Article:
• amvas
    replied
    Originally posted by Andrey
    Your translator made not completely correct translation and in other case.

    It is more correct to say "most power gun" instead of "main battery" (word-to-word translation from Russin is "main calibr").
    The most powerful gun then....

    "" is very rare word construction and it means "moving armored car of train".
    Not rare, see my gallery of other weapons.
    I translated this term as "Motorised Armored Carriage"

    Zheleznyakov is name of Civil War hero (but I heard also Zheleznyak version of his name)
    Zheleznyak is his nickname from the famous (in 1930s) song

    I even obtain his portrait.....

    Leave a comment:


  • Andrey
    replied
    Your translator made not completely correct translation and in other case.

    It is more correct to say "most power gun" instead of "main battery" (word-to-word translation from Russin is "main calibr").

    In Russin most power ship's guns are called "guns of main calibr", when ship uses most power guns in Russion it is called sometimes "to fire by main calibr guns" or even only "to fire by main calibr ".

    Range-takers are range-finders (in my dictionary).

    "" is very rare word construction and it means "moving armored car of train".

    Zheleznyakov is name of Civil War hero (but I heard also Zheleznyak version of his name)

    Leave a comment:


  • Trommelfeuer
    replied
    Cool!

    Thanks a lot amvas! What is the meaning of Zheleznyakov - How could one translate it - is "Iron Claw" close to the original meaning ?

    Here are two more photos:

    Мотоброневагон �За �_одину� --> ?



    Range-finders of armored train I.I. Reznichenko and A.F. Dymchenko, 1942



    ( same sources as above )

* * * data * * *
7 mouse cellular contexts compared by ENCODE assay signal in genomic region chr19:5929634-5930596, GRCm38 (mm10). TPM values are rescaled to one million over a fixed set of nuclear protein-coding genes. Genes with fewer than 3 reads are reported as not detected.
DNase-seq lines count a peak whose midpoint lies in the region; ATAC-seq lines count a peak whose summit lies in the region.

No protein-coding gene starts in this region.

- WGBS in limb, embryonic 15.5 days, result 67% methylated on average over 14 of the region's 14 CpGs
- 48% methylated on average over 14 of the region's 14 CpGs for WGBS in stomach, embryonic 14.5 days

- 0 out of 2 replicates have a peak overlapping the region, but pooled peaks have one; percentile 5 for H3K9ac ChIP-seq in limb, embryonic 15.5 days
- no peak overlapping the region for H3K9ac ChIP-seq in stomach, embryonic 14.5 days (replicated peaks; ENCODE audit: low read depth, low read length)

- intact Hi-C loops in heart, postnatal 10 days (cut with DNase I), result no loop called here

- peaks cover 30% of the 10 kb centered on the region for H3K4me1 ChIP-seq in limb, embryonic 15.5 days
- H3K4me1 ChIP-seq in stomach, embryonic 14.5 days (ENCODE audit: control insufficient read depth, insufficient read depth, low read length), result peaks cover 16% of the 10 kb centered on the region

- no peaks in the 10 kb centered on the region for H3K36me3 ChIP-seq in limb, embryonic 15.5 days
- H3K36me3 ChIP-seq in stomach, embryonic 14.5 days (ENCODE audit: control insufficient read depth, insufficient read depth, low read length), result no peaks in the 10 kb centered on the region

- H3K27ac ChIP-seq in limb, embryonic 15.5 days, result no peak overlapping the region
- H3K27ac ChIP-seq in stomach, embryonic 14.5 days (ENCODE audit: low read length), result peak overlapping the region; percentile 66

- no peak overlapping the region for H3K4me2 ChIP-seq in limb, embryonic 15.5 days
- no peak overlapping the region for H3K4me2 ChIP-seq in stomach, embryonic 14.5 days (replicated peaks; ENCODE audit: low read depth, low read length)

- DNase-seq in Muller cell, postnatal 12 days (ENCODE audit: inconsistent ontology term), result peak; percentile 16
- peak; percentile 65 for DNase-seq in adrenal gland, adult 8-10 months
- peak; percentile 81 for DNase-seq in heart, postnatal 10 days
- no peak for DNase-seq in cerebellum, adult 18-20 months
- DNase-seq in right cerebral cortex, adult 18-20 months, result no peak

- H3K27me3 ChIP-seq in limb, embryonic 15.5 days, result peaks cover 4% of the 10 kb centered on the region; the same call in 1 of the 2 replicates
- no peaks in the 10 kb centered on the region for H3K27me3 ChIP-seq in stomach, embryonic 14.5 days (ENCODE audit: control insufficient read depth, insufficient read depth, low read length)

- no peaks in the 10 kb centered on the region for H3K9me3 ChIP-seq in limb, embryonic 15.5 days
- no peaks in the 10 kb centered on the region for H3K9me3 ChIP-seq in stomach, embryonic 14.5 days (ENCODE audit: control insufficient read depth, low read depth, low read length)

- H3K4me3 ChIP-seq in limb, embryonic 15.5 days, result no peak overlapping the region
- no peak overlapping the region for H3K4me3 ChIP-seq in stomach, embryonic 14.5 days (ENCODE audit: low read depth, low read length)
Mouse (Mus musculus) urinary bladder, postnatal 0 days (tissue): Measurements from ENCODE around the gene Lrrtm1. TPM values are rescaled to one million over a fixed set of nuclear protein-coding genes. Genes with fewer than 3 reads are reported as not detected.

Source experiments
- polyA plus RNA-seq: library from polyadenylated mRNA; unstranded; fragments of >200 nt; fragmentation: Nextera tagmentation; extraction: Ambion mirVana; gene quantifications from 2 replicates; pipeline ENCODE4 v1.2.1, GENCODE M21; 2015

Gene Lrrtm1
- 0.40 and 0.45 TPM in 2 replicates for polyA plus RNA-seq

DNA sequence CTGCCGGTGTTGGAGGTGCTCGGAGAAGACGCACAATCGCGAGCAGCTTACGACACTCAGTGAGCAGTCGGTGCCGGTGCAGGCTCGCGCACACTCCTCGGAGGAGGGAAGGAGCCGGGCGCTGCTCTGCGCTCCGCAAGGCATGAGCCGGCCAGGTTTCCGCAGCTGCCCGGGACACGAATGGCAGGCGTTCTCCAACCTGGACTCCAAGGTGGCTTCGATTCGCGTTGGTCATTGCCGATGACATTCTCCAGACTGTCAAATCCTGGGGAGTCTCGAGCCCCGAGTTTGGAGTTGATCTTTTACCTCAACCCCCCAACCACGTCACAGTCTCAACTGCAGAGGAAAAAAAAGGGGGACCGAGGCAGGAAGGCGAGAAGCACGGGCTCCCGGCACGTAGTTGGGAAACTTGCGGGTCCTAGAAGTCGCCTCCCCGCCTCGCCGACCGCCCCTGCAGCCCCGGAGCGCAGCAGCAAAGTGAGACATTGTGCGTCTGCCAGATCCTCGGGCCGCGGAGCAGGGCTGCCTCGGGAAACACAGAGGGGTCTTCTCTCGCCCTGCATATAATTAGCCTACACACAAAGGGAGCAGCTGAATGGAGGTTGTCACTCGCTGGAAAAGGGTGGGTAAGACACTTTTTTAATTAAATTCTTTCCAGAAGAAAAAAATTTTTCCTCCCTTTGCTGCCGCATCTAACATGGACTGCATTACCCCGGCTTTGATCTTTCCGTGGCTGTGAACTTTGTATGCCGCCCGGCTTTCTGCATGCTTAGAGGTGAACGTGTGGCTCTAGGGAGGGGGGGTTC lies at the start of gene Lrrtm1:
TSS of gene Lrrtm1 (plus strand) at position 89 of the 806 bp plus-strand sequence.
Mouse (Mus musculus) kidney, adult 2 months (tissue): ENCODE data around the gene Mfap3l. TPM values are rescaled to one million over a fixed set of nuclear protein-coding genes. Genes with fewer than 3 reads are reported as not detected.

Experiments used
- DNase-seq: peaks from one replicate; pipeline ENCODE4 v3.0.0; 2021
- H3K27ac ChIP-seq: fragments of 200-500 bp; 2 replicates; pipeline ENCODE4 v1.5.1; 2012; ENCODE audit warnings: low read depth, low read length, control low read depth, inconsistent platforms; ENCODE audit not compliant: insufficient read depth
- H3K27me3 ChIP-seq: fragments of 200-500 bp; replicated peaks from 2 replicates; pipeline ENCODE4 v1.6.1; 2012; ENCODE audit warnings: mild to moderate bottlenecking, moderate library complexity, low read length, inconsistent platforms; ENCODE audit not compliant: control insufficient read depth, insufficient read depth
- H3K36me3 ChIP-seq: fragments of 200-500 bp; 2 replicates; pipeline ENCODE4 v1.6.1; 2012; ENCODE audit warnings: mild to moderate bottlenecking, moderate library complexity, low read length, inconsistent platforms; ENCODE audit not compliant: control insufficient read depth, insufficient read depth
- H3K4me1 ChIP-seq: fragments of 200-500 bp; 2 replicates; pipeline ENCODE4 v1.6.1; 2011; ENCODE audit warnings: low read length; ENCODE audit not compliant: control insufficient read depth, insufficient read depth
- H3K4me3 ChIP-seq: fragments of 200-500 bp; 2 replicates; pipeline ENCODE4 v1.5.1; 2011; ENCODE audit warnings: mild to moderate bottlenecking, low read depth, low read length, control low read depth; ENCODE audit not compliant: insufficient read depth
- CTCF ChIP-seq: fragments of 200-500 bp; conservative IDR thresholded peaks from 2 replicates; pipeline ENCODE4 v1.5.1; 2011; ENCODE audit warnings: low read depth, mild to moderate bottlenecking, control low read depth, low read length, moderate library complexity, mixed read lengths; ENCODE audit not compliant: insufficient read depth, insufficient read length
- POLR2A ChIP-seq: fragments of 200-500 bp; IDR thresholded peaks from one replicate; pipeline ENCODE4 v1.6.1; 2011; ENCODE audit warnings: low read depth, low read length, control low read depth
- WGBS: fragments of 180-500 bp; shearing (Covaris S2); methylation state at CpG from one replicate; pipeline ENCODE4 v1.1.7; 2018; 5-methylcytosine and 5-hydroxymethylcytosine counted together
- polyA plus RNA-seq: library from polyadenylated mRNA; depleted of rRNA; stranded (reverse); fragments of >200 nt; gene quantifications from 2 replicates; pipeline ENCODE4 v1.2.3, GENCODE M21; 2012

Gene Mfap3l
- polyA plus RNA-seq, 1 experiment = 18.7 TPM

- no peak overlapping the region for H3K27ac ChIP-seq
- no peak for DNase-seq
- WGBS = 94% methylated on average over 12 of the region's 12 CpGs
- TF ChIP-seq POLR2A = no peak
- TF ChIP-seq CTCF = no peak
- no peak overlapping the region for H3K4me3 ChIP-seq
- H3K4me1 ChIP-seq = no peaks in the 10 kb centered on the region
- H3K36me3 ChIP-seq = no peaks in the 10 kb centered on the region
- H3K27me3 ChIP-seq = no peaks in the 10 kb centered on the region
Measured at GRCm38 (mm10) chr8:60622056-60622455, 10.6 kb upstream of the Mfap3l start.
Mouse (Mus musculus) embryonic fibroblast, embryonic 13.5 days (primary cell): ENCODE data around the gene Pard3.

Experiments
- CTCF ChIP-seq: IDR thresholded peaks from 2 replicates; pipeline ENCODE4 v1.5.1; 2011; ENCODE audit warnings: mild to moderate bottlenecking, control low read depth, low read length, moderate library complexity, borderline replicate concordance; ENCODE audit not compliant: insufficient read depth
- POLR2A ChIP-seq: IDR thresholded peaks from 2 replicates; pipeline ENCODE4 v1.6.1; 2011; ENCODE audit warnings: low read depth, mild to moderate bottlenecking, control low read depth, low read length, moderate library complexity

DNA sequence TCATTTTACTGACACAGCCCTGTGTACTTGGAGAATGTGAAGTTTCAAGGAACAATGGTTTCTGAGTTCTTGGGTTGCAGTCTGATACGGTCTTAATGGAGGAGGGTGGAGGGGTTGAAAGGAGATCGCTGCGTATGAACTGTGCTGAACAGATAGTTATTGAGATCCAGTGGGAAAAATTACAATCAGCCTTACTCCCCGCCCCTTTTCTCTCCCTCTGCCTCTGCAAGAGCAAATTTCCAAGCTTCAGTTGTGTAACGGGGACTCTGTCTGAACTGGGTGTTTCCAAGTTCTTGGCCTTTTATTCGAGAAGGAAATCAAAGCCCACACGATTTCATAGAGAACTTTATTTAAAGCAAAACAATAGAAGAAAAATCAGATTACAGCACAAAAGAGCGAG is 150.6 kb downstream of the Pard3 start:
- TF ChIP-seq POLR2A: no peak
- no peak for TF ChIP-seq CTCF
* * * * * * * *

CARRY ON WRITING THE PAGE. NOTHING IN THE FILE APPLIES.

Regards, Sven

    Leave a comment:


  • Andrey
    replied
    Originally posted by Trommelfeuer
    Thank you very much for the explanation Andrey!

    If I may ask another question...

    I found this a short while ago while searching through the web:

    The main battery of the armored train of "iron clays". Sevastopol 1942. (p. 297) ( <-- Babelfish translation )


    source: Fortresses on the wheels: History of the armored trains

    Here's another photo:
    #
    source: Sevastopol Info

    Is this babelfish translation correct ?


    The main battery of the armored train of "iron clays". Sevastopol 1942.

    =

    Главный калибр бронепоезда Железняков. Севастополь 1942г.

    ?

    And is "iron clays" the same as the armored train Zheleznyakov ?

    Regards, Sven
    Name "Zheleznyakov" has part of Russian word "Zhelezo" which means "iron".

    Leave a comment:


  • amvas
    replied
    The only armored train in Sevastopol was "Zheleznyakov"
    From your text it is actually this train....

    Leave a comment:


  • Trommelfeuer
    replied
    Thank you very much for the explanation Andrey!

    If I may ask another question...

    I found this a short while ago while searching through the web:

    The main battery of the armored train of "iron clays". Sevastopol 1942. (p. 297) ( <-- Babelfish translation )


    source: Fortresses on the wheels: History of the armored trains

    Here's another photo:
    #
    source: Sevastopol Info


    Is this babelfish translation correct ?


    The main battery of the armored train of "iron clays". Sevastopol 1942.

    =

    Главный калибр бронепоезда Железняков. Севастополь 1942г.

    ?

    And is "iron clays" the same as the armored train Zheleznyakov ?

    Regards, Sven

    Leave a comment: